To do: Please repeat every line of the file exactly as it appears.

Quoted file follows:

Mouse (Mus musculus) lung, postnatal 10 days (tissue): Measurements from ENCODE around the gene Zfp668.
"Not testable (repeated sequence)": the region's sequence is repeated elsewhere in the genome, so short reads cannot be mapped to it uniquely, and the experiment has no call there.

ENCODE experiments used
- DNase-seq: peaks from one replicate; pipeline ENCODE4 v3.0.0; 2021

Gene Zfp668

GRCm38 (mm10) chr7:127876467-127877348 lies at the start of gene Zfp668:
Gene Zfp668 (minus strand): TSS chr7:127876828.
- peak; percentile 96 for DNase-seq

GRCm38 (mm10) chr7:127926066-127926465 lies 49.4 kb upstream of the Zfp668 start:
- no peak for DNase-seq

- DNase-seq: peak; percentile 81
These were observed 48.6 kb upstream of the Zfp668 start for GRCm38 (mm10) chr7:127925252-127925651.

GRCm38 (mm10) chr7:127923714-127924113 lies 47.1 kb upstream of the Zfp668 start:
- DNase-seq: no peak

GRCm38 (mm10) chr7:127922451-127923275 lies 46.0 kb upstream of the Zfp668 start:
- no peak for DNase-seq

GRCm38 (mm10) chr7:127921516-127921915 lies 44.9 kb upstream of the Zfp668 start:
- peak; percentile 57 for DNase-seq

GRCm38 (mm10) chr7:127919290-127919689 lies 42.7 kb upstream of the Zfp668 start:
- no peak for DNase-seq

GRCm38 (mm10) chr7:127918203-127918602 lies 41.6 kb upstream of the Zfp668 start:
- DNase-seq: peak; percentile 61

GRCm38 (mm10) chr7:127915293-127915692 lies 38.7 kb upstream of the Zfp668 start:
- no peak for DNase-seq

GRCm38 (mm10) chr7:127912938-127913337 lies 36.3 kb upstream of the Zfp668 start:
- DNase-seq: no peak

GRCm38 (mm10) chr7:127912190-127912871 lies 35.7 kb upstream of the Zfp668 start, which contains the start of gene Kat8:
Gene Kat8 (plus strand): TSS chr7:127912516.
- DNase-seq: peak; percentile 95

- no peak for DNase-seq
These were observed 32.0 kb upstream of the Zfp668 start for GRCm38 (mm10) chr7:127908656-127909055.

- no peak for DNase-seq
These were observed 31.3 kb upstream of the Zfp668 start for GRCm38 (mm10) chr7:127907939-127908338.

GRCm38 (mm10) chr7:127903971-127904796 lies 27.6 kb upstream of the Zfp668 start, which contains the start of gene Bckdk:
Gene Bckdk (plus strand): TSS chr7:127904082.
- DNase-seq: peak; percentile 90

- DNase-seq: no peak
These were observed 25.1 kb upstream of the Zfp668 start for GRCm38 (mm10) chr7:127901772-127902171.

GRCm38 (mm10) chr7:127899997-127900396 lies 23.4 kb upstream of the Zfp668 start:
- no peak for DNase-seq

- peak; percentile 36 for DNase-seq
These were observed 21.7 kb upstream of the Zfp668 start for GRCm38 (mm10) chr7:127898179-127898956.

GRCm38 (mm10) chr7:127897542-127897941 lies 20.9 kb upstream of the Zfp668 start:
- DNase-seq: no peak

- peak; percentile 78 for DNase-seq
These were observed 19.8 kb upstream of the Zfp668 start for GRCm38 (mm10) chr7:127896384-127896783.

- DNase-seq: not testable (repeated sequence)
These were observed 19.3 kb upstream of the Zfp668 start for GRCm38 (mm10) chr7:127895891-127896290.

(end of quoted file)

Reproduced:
Mouse (Mus musculus) lung, postnatal 10 days (tissue): Measurements from ENCODE around the gene Zfp668.
"Not testable (repeated sequence)": the region's sequence is repeated elsewhere in the genome, so short reads cannot be mapped to it uniquely, and the experiment has no call there.

ENCODE experiments used
- DNase-seq: peaks from one replicate; pipeline ENCODE4 v3.0.0; 2021

Gene Zfp668

GRCm38 (mm10) chr7:127876467-127877348 lies at the start of gene Zfp668:
Gene Zfp668 (minus strand): TSS chr7:127876828.
- peak; percentile 96 for DNase-seq

GRCm38 (mm10) chr7:127926066-127926465 lies 49.4 kb upstream of the Zfp668 start:
- no peak for DNase-seq

- DNase-seq: peak; percentile 81
These were observed 48.6 kb upstream of the Zfp668 start for GRCm38 (mm10) chr7:127925252-127925651.

GRCm38 (mm10) chr7:127923714-127924113 lies 47.1 kb upstream of the Zfp668 start:
- DNase-seq: no peak

GRCm38 (mm10) chr7:127922451-127923275 lies 46.0 kb upstream of the Zfp668 start:
- no peak for DNase-seq

GRCm38 (mm10) chr7:127921516-127921915 lies 44.9 kb upstream of the Zfp668 start:
- peak; percentile 57 for DNase-seq

GRCm38 (mm10) chr7:127919290-127919689 lies 42.7 kb upstream of the Zfp668 start:
- no peak for DNase-seq

GRCm38 (mm10) chr7:127918203-127918602 lies 41.6 kb upstream of the Zfp668 start:
- DNase-seq: peak; percentile 61

GRCm38 (mm10) chr7:127915293-127915692 lies 38.7 kb upstream of the Zfp668 start:
- no peak for DNase-seq

GRCm38 (mm10) chr7:127912938-127913337 lies 36.3 kb upstream of the Zfp668 start:
- DNase-seq: no peak

GRCm38 (mm10) chr7:127912190-127912871 lies 35.7 kb upstream of the Zfp668 start, which contains the start of gene Kat8:
Gene Kat8 (plus strand): TSS chr7:127912516.
- DNase-seq: peak; percentile 95

- no peak for DNase-seq
These were observed 32.0 kb upstream of the Zfp668 start for GRCm38 (mm10) chr7:127908656-127909055.

- no peak for DNase-seq
These were observed 31.3 kb upstream of the Zfp668 start for GRCm38 (mm10) chr7:127907939-127908338.

GRCm38 (mm10) chr7:127903971-127904796 lies 27.6 kb upstream of the Zfp668 start, which contains the start of gene Bckdk:
Gene Bckdk (plus strand): TSS chr7:127904082.
- DNase-seq: peak; percentile 90

- DNase-seq: no peak
These were observed 25.1 kb upstream of the Zfp668 start for GRCm38 (mm10) chr7:127901772-127902171.

GRCm38 (mm10) chr7:127899997-127900396 lies 23.4 kb upstream of the Zfp668 start:
- no peak for DNase-seq

- peak; percentile 36 for DNase-seq
These were observed 21.7 kb upstream of the Zfp668 start for GRCm38 (mm10) chr7:127898179-127898956.

GRCm38 (mm10) chr7:127897542-127897941 lies 20.9 kb upstream of the Zfp668 start:
- DNase-seq: no peak

- peak; percentile 78 for DNase-seq
These were observed 19.8 kb upstream of the Zfp668 start for GRCm38 (mm10) chr7:127896384-127896783.

- DNase-seq: not testable (repeated sequence)
These were observed 19.3 kb upstream of the Zfp668 start for GRCm38 (mm10) chr7:127895891-127896290.